Logo of Balkrishna Industries
The name of tyre maker Balkrishna Industries might not ring a bell in your mind the way Ceat or JK Tyre does. But, this Mumbai-headquartered entity is the third most valued tyre maker in the country, enjoying a market cap more than Ceat and JK Tyre put together. Specialising in off-highway tyres (OHT), Balkrishna also happens to be the third most profitable company in the segment, though it ranks fifth in sales.
Unlike peers that have a diversified product portfolio, catering to segments such as cars, two-wheelers and commercial vehicles, besides the OHT space, Balkrishna has completely focused on one segment. Two decades ago, the company decided to exit two-wheelers and three-wheelers and worked towards building its capabilities in the OHT space. These tyres are mainly meant for agricultural (tractors and harvesters), industrial and construction (trailers and dumpers) applications. “We had realised that the margins are not good in the two-wheeler and three-wheeler space,” said Rajiv Poddar, joint managing director.
The company now gets 64 per cent of its revenue from the agricultural segment. The rest comes from industrial, construction and earth-moving equipment tyres. While most tyre companies get the bulk of their revenue from the domestic market, it is the reverse for Balkrishna. “About 85 per cent of our revenue comes from exports. Europe happens to be our biggest market, even larger than India. Other markets are the US, Africa and Asia,” said Poddar. In spite of a heavy reliance on the export market, Poddar believes it is better to serve these markets from India than set up manufacturing facilities closer to these customers.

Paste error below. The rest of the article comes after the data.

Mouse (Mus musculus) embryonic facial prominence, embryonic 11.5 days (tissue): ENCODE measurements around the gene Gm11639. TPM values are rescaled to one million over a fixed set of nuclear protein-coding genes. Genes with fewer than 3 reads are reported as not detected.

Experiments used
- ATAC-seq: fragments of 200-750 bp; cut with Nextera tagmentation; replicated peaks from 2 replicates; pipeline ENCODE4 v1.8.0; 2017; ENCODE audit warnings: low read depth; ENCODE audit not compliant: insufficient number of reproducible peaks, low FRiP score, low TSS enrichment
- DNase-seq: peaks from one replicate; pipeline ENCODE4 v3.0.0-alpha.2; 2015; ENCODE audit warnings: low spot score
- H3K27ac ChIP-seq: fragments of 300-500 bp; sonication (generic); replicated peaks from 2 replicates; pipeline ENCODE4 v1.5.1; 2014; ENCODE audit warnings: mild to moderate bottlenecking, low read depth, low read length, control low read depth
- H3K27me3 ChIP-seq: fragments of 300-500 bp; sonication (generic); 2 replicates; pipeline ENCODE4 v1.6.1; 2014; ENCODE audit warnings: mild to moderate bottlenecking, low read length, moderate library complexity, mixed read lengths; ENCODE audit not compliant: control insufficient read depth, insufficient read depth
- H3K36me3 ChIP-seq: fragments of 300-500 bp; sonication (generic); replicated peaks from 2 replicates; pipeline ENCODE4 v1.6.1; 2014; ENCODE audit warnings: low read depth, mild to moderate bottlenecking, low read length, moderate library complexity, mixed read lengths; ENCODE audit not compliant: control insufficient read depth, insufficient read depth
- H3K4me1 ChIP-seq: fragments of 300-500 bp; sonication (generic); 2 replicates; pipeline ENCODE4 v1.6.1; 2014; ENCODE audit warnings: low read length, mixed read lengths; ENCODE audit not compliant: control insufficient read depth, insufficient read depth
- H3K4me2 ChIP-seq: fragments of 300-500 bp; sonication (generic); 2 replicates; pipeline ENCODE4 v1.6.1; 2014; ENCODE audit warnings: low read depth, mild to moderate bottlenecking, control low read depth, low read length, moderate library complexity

Helped by improving margins and demand, as well as a benevolent raw material (rubber) price, the company more than doubled its annual profit to Rs 567 crore in FY16. In the quarter ended June (latest available data), profit surged 46 per cent to Rs 149 crore and it enjoyed a high operating profit margin of 28 per cent.
The stock price has been reacting to improving performance. It hit a record high of Rs 1,200 in early October from a 52-week low of Rs 551 in February. It closed at Rs 926.4 on Tuesday.
Poddar said the company was in no mood to venture into car tyres. However, it recently started producing two-wheeler tyres. “We re-entered only to supplement the business of our dealers in rural markets,” said Poddar. This will enable dealers to market two-wheeler tyres to customers who walk in for a tractor or harvester tyre.
The strong fundamentals of this segment are triggering reaction from other tyre companies. Ceat is investing Rs 330 crore to set up a plant to make off-road tyres. Apollo, second biggest tyre company by revenue, is seeing strong prospects from this segment.
“The OHT segment contributes close to 10 per cent of our revenues. Having said that, this is one of the fastest growing product segments in our entire portfolio,” said Satish Sharma, president, (Asia-Pacific, West Asia and Africa) at Apollo. Sharma said the company was converting the truck bias capacity at one of its plants in Kerala to the OHT category.
“We have to wait and watch how the competition moves,” said Poddar, whose company has invested $500 million to expand capacity and will be ready with the addition by the end of 2017.
Paras Chowdhary, former managing director at Ceat said it is the export market that has kept the domestic OHT tyre segment in demand.
“This segment can do well if US and Europe grows. India has an advantage of being a lower cost of production than these markets.”